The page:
Fuzhong Qin, MD, PhD
Research Professor
Boston University School of Medicine
Dept of Medicine
Cardiovascular Medicine

MD, Datong Medical College
PhD, Shanxi Medical University

Dr. Qin is a Professor of Cardiovascular Medicine at the Boston University School of Medicine. He is the Director of the Physiological Core Laboratory in the Myocardial Biology Unit / Cardiovascular Medicine Section. He is also the Director of the Echocardiography Core in the Whitaker Cardiovascular Institute. Dr. Qin’s research has focused on the cellular and molecular mechanisms of myocardial remodeling and pathophysiology of heart failure, and in particular, the role of reactive oxygen species. They are investigating the effects of catalase overexpression or pharmacological intervention on left ventricular remodeling and dysfunction in transgenic mouse models of heart failure induced by G(alpha)q overexpression as well as mouse models of human heart failure induced by chronic pressure overload or myocardial infarction and diet-induced metabolic heart disease. Dr. Qin has expertise (scientific) in a) oxidative stress, myocyte apoptosis, and apoptosis-related signal transduction pathways, b) oxidative stress, oxidative protein modifications of SERCA2, intracellular calcium transients and myocyte contractile function, c) oxidative stress, myocyte hypertrophy and myocardial diastolic dysfunction. He also has expertise (technical) in the animal models (mice, rats, rabbits and dogs) of myocardial ischemia / reperfusion, coronary artery ligation-induced myocardial infarction and failure, and ascending aortic constriction-induced myocardial hypertrophy and failure, conventional echocardiography, mitral inflow and tissue Doppler echocardiography, in vivo hemodynamics, ex vivo Langendorff isolated heart perfusion, measurements of intracellular calcium concentration and contractile function in isolated myocytes, myocyte culture, histological measurements and biochemical measurements.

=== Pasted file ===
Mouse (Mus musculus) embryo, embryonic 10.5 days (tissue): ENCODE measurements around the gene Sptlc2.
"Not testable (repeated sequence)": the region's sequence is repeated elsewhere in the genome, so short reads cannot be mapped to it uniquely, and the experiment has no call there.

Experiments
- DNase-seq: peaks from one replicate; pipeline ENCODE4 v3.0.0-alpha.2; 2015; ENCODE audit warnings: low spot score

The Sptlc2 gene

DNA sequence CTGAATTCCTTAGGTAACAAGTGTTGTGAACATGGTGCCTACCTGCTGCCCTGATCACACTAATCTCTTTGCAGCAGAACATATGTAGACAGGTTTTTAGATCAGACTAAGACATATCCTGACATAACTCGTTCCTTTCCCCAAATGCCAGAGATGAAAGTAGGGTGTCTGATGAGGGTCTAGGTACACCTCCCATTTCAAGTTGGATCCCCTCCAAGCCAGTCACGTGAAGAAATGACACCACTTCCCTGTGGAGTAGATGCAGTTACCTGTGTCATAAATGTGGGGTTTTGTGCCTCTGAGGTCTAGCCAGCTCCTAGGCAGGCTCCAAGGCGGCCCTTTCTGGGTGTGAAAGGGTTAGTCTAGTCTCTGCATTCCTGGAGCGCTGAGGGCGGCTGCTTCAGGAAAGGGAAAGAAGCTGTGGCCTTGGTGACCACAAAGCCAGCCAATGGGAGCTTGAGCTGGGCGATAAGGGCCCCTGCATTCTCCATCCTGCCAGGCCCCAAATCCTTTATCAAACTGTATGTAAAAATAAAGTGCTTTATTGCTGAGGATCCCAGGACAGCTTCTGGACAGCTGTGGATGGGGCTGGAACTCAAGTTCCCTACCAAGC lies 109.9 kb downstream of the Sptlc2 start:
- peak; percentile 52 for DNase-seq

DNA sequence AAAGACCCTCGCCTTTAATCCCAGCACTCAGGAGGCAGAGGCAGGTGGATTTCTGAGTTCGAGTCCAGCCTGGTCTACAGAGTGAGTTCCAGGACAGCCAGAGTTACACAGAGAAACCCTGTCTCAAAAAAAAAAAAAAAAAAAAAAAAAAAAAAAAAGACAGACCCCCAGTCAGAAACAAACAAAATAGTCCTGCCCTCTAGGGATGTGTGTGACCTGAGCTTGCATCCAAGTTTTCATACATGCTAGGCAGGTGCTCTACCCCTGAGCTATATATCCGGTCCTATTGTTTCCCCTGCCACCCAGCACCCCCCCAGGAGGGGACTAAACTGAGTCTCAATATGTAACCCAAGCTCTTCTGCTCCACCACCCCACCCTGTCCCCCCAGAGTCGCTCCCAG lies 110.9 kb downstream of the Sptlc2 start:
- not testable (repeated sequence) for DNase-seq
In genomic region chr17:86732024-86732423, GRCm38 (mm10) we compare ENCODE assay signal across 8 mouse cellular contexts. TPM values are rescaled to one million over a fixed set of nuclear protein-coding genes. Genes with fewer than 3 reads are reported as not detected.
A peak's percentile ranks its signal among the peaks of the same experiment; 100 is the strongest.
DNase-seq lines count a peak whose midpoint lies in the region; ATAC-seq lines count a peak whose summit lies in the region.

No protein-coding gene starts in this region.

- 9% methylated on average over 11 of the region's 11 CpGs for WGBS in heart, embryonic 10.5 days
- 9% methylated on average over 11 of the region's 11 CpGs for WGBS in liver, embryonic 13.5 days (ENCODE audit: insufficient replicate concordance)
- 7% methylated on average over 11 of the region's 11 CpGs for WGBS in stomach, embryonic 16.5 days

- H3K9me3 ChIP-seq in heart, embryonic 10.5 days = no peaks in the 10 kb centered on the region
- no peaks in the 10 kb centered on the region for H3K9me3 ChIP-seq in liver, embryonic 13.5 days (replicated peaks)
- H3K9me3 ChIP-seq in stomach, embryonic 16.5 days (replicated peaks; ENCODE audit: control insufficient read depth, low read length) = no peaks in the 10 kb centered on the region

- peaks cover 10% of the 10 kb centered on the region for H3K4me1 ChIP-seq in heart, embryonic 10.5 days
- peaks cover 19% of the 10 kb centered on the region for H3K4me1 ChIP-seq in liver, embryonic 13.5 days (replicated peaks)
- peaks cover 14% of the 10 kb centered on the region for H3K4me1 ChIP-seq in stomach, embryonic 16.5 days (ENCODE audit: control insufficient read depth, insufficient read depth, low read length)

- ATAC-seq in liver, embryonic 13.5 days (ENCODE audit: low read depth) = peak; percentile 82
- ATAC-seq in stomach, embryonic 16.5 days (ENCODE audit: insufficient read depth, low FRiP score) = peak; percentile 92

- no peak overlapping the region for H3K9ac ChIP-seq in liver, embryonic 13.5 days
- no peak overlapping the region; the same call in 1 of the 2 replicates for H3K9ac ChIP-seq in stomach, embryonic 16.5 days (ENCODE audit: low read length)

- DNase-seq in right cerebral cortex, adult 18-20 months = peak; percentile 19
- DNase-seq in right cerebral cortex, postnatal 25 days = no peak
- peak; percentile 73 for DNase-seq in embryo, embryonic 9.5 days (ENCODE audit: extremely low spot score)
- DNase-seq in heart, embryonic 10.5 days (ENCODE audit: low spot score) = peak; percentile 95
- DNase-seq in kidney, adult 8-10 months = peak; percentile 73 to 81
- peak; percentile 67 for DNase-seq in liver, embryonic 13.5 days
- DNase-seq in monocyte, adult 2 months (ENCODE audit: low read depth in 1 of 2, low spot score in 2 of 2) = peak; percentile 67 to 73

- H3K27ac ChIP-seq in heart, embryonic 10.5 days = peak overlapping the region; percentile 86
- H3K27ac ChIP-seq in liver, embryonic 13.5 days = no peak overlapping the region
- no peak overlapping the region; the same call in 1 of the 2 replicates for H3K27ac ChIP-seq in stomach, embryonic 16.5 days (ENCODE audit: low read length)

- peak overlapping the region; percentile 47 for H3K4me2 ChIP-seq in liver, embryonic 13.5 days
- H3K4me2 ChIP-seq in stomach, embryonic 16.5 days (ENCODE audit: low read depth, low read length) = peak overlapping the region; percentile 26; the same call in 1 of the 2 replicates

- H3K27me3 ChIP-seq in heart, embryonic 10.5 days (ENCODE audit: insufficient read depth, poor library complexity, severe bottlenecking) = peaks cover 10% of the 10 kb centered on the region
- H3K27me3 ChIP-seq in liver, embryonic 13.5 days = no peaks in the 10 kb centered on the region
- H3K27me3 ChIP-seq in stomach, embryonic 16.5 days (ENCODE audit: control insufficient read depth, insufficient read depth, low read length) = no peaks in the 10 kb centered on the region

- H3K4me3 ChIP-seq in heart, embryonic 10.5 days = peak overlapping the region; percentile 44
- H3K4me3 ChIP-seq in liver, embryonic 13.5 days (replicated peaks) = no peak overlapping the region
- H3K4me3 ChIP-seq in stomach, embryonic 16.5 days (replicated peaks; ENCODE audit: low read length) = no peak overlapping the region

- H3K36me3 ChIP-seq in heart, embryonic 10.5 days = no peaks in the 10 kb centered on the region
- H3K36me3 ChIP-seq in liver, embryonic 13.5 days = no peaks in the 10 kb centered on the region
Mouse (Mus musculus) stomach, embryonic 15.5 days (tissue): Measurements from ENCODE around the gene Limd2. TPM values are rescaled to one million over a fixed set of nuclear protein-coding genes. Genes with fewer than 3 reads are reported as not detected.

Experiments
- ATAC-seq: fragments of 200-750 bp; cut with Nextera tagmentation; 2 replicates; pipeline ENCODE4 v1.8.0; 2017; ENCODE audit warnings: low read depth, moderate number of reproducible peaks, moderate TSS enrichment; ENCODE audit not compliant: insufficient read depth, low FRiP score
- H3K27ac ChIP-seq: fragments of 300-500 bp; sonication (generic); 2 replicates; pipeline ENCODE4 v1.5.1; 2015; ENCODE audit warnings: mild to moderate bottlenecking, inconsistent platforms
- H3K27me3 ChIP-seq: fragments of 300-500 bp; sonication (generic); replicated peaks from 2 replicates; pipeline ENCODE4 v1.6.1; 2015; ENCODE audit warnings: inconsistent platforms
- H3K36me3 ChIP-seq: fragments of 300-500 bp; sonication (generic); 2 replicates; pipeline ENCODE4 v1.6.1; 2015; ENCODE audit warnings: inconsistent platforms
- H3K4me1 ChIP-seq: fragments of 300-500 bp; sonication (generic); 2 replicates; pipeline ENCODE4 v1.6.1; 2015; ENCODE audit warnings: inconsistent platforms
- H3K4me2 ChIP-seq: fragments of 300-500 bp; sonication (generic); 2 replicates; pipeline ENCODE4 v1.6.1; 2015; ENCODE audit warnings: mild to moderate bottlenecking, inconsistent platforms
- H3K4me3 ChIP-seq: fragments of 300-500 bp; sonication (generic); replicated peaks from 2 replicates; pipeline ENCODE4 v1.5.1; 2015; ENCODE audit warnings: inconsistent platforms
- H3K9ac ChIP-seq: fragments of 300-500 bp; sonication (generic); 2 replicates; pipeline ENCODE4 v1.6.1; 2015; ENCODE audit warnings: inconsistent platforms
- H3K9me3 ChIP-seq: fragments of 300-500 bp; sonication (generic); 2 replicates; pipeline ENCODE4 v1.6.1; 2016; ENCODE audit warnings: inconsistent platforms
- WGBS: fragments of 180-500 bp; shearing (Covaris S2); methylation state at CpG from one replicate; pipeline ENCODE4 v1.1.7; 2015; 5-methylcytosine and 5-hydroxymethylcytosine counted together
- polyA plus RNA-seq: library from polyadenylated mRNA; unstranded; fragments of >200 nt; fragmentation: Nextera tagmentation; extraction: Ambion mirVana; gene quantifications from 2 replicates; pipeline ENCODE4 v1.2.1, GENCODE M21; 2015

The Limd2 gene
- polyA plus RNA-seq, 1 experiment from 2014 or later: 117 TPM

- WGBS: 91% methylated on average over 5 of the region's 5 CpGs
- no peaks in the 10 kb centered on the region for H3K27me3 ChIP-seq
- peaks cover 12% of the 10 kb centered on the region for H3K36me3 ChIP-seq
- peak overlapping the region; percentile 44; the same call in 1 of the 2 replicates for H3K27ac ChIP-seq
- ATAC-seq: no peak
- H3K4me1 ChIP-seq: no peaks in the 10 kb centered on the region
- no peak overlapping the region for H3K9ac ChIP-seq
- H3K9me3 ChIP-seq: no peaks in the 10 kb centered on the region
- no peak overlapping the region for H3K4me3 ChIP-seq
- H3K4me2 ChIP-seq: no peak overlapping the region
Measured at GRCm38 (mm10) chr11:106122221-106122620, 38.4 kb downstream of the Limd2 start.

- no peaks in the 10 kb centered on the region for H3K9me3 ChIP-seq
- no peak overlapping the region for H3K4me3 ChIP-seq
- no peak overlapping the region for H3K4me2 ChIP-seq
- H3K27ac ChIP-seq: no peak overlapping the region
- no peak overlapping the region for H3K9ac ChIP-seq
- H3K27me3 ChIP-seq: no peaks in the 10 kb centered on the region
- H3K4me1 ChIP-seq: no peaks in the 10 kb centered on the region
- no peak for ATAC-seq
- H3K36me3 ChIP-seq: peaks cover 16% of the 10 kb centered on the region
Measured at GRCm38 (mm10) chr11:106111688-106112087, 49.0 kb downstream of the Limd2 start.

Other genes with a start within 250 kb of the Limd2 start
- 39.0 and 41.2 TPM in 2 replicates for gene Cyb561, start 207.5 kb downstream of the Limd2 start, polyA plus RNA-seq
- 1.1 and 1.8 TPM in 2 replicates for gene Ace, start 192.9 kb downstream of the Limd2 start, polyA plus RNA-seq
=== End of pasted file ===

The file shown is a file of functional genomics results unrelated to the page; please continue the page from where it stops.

Boston University
Whitaker Cardiovascular Institute

Boston Medical Center

Publications listed below are automatically derived from MEDLINE/PubMed and other sources, which might result in incorrect or missing publications. Faculty can login to make corrections and additions.

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  1. Luptak I, Croteau D, Valentine C, Qin F, Siwik DA, Remick DG, Colucci WS, Hobai IA. Myocardial Redox Hormesis Protects the Heart of Female Mice in Sepsis. Shock. 2019 07; 52(1):52-60.View Related Profiles. PMID: 30102640
  2. Luptak I, Qin F, Sverdlov AL, Pimentel DR, Panagia M, Croteau D, Siwik DA, Bachschmid MM, He H, Balschi JA, Colucci WS. Energetic Dysfunction Is Mediated by Mitochondrial Reactive Oxygen Species and Precedes Structural Remodeling in Metabolic Heart Disease. Antioxid Redox Signal. 2019 09 01; 31(7):539-549.View Related Profiles. PMID: 31088291
  3. Luptak I, Sverdlov AL, Panagia M, Qin F, Pimentel DR, Croteau D, Siwik DA, Ingwall JS, Bachschmid MM, Balschi JA, Colucci WS. Decreased ATP production and myocardial contractile reserve in metabolic heart disease. J Mol Cell Cardiol. 2018 03; 116:106-114.View Related Profiles. PMID: 29409987; DOI: 10.1016/j.yjmcc.2018.01.017;